If you and your dog have gone for a walk in the woods and he/she had had a wild mushroom, there are four possible symptoms you should pay attention to, to recognize mushroom poisoning in dogs:
Irritation of The Gastrointestinal System
Vomiting and diarrhea will usually appear within first six hours after dogs eating mushrooms. This condition is the most common, usually isn’t fatal and passes within 24 hours.
Upset Stomach Plus Tear Production and Excessive Salivation
In this state pupils might become very small.
The most serious sign to be alarmed with is slow heart rate. This clinical condition will mostly occur within six hours after ingestion and demand veterinary care.
Upset Stomach, Excessive Salivation and Tear Production Plus Lethargy and Depression
This state will be accompanied by strong abdominal pain and surges of vomiting.
In this condition the mushrooms will affect the dog’s liver, causing the eyes to turn yellow; seizures might occur.
This syndrome will show itself from six and up to twenty hours within consumption and most definitely demand veterinary interference as soon as possible.
The most common mushroom to cause this is the Amanita Phalloides (The Death Cap Mushroom).
This will be caused by none else than the so called Magic Mushrooms, which are in fact illicit drugs in most places.
If you are in a festival or backpacking, you might realize that your dog has pulled something they shouldn’t have out of somebody’s backpack, when their behavior changes.
The animal will be restless, snapping at imaginary flies, depressed, and staggering at a walk. Seizures and tremors might occur and even coma. This condition requires urgent veterinarian treatment: decontamination and monitoring.
The situations mentioned above are to be aware of and can mostly be avoided by simply feeding your pooch solely supermarket or deli purchased mushrooms.
Needed mentioning is also the fact that 99% of mushrooms are actually barely or not at all toxic.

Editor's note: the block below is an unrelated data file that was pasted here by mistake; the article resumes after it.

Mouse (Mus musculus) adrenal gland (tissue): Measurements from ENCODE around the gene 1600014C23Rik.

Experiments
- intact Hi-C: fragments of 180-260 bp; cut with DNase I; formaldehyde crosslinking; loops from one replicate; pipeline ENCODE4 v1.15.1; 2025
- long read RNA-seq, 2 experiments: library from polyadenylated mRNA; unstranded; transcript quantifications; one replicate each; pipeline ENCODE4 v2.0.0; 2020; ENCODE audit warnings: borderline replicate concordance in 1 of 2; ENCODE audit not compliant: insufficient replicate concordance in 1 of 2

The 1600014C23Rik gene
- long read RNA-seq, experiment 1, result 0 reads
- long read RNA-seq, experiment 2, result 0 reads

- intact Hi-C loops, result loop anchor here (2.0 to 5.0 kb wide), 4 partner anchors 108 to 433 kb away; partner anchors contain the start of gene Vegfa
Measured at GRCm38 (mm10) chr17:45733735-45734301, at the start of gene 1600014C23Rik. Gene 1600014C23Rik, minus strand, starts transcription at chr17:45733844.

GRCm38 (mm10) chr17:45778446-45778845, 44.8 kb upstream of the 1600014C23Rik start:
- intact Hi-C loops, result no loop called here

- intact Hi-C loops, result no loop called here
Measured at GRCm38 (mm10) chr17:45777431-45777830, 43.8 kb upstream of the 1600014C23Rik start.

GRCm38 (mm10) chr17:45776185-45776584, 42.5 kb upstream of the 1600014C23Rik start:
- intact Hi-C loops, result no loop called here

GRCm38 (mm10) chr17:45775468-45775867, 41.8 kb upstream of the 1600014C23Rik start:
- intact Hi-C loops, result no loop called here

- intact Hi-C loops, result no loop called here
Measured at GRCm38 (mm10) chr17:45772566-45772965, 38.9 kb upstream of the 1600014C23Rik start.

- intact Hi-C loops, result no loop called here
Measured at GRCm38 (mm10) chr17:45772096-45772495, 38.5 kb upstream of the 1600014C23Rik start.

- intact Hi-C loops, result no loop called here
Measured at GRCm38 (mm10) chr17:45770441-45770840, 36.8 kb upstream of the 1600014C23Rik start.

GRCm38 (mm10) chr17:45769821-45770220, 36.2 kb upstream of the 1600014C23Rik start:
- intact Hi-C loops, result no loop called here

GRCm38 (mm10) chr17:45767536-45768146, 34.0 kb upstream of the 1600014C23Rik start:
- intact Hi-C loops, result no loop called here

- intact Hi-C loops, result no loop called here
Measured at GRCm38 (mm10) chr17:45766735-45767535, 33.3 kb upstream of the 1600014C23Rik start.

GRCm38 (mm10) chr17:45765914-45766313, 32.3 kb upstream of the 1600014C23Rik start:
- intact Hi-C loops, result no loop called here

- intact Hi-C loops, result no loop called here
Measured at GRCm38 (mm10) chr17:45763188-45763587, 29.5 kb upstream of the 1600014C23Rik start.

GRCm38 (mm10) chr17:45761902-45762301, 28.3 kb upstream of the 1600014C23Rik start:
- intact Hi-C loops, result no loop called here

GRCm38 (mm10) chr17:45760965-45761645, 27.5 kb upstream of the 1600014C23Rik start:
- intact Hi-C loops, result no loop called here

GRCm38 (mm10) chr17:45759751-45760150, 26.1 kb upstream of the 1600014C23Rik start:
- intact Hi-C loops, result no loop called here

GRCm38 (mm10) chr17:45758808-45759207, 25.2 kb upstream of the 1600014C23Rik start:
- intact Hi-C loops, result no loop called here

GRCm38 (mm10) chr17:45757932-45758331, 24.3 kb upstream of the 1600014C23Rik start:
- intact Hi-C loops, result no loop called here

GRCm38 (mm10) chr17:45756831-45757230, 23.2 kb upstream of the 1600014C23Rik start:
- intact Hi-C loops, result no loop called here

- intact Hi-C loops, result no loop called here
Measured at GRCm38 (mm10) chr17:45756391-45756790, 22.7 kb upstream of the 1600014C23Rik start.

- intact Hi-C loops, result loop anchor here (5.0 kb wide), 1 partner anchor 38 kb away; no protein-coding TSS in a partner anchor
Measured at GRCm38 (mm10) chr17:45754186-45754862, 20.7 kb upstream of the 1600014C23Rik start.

Now let’s have a look at different ways of preparing this delicacy before serving it to a dog.
How to Prepare Mushrooms for Dogs?
Here we are talking about edible mushrooms: portobello, cremini, porcini, white button and oyster.
Mushrooms that are most beneficial health-wise are Maitake, Shiitake, and Reishi.
It is wise not to give your furry friend more than one or two in one go since in large amounts even these may cause severe gastrointestinal distress.
Mushrooms can be fed to the dog raw but, given the fact that it is mostly during our own dinner that we share some ‘shrooms with them, they will probably come in a cooked form.
When cooked, make sure that they are not overly salted, since salt can be toxic to canines, no garlic is also a good idea.
Thorough cooking of the mushroom will destroy any compounds that might lead to gastrointestinal irritation.
Most dogs are lacking the enzymes that break down the bit of sugar and fiber existent in the mushroom. Feeding raw fungi will increase intestinal gas, especially when feeding it whole.
Cook it well then, slice it up into small pieces. You can add some vegetables to it, like peas or pumpkin, and there you have a delicious and super healthy dietary variation for your pet.
Having established already that you should avoid letting your dog eat wild mushrooms, let’s talk about what to do if such situation still presented itself.
My Dog Ate Wild Mushrooms! What to Do?
In general, mushrooms and dogs don’t mix well.
If you have any reason to believe that your beloved pooch had had a wild mushroom, act before it is too late.
Don’t wait for the signs to appear, it might take up to six hours.
Contact your vet at an instant or get the dog to the nearest pet hospital. Time is crucial here.
The sooner you act, the better it is for your dog and you.
Pick up a few samples to show the doctor who will be looking at your dog. It will help them to determine the appropriate line of treatment.
It is best to wrap the mushroom samples in a paper towel and then place it in a paper bag (it helps to keep them dry and fresh). This concoction should go in the fridge for whenever you’re asked to attend the examination with your pooch.